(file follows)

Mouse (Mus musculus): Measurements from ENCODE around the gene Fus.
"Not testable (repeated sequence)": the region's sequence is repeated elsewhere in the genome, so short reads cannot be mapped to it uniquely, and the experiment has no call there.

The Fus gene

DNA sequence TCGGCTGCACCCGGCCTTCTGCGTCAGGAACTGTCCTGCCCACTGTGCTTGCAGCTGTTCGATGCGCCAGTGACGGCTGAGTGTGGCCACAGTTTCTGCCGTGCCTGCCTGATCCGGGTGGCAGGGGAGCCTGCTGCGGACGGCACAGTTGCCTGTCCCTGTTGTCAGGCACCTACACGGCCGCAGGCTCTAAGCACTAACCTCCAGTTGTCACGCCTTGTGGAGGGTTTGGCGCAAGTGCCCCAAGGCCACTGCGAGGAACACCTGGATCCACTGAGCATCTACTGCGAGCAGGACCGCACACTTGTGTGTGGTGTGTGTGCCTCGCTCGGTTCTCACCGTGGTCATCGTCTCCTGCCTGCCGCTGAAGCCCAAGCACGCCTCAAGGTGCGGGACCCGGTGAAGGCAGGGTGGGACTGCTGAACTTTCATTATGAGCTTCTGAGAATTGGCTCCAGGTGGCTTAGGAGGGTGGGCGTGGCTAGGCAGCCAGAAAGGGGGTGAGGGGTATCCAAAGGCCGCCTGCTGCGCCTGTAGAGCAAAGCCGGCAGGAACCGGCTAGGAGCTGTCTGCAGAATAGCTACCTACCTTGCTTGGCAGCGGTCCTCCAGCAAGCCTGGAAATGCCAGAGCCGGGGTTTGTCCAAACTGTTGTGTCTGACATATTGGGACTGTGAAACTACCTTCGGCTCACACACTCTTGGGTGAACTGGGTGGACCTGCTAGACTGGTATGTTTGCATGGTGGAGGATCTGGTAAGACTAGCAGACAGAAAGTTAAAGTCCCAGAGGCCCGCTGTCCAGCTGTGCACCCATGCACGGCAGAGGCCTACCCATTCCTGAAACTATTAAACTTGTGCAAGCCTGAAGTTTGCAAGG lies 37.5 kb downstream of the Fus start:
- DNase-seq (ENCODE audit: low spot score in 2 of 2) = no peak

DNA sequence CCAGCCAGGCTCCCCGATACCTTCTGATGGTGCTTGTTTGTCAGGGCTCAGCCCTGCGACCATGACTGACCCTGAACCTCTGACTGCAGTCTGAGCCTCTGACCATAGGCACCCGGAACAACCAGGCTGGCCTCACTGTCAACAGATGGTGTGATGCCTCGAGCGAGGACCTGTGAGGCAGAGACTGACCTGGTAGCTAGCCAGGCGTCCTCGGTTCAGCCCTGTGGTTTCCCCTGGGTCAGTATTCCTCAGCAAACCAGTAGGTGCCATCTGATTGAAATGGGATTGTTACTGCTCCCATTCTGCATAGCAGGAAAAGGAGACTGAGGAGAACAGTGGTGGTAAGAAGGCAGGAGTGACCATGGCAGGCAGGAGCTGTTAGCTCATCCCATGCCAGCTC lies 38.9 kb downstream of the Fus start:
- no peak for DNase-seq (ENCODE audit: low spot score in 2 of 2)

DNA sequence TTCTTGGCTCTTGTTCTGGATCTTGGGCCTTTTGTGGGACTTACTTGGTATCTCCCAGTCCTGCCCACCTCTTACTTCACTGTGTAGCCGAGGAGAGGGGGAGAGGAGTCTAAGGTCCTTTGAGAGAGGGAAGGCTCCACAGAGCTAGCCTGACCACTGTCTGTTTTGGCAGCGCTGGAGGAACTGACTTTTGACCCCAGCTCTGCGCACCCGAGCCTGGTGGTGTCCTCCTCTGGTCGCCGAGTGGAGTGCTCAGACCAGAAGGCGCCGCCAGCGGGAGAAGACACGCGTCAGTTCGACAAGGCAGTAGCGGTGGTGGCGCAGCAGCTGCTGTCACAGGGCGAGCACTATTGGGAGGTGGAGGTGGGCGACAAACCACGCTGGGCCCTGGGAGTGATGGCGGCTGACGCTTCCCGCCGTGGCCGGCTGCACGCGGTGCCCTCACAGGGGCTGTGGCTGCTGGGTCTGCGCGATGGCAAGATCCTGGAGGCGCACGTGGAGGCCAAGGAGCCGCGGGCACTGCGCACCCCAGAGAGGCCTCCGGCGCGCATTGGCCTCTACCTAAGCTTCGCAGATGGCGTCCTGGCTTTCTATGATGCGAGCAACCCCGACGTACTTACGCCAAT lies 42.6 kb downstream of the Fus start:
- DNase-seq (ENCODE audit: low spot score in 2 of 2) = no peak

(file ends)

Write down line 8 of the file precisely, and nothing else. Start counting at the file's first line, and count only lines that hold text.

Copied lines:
DNA sequence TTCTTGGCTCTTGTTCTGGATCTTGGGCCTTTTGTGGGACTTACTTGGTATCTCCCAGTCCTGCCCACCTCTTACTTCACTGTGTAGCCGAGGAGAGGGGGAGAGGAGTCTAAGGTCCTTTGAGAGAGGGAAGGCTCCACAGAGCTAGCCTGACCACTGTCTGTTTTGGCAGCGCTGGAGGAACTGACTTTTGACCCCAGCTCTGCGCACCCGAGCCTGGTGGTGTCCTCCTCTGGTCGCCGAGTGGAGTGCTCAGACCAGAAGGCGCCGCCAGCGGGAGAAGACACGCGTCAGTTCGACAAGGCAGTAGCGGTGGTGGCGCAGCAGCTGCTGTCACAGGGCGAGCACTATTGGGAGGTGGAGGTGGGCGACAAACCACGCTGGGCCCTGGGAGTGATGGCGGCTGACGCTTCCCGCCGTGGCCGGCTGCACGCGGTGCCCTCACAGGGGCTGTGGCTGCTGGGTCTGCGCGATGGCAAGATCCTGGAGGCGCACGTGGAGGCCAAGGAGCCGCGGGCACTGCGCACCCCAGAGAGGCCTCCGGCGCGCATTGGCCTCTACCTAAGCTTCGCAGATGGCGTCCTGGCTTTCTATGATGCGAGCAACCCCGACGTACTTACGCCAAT lies 42.6 kb downstream of the Fus start: